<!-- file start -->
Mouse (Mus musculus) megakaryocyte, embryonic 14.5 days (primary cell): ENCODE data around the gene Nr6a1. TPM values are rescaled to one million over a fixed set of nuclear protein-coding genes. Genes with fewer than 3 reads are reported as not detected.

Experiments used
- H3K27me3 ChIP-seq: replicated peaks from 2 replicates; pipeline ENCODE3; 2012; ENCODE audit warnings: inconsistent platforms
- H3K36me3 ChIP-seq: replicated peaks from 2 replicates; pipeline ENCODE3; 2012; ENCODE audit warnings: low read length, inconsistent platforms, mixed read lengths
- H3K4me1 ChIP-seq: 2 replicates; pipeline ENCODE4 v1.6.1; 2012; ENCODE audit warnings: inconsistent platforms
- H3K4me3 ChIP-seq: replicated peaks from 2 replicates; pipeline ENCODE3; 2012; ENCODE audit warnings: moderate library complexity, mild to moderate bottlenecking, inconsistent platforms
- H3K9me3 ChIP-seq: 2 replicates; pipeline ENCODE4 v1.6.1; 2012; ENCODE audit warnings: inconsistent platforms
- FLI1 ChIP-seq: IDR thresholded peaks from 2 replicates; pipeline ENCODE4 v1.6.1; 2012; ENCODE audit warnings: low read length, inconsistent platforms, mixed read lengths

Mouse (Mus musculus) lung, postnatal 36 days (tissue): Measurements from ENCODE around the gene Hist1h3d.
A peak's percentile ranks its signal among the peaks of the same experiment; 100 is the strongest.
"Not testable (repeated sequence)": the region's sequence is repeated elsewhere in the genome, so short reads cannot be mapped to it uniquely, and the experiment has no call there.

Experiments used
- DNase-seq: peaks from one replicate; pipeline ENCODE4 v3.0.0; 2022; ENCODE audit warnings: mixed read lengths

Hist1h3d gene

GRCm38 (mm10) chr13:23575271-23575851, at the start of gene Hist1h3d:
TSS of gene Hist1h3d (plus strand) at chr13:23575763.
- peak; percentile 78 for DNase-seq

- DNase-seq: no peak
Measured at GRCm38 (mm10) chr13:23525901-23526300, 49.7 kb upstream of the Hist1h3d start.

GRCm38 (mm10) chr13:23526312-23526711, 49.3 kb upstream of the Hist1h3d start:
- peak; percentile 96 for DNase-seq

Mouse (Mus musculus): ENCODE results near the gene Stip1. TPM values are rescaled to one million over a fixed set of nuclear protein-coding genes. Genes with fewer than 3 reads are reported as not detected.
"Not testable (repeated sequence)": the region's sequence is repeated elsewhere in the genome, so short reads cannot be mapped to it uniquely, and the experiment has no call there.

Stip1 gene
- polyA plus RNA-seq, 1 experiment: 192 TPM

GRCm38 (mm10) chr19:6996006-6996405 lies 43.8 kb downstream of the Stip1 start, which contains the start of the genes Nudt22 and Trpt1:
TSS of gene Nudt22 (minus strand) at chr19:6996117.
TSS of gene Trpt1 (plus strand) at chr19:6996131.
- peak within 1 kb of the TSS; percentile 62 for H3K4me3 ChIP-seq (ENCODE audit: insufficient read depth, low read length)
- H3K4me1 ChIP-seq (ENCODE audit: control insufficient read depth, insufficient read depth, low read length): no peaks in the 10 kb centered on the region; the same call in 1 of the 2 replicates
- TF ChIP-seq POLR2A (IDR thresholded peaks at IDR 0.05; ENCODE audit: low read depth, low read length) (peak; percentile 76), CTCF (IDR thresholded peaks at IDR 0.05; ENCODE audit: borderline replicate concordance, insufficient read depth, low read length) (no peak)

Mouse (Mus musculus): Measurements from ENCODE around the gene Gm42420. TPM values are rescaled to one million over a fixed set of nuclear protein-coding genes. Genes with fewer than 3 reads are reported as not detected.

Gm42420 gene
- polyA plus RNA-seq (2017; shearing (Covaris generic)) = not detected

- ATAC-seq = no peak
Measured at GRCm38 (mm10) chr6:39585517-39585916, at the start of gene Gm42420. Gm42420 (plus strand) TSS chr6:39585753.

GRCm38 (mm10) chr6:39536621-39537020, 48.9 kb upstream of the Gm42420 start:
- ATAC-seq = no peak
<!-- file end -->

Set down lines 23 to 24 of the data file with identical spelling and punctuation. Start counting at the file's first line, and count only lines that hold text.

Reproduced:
"Not testable (repeated sequence)": the region's sequence is repeated elsewhere in the genome, so short reads cannot be mapped to it uniquely, and the experiment has no call there.

Stip1 gene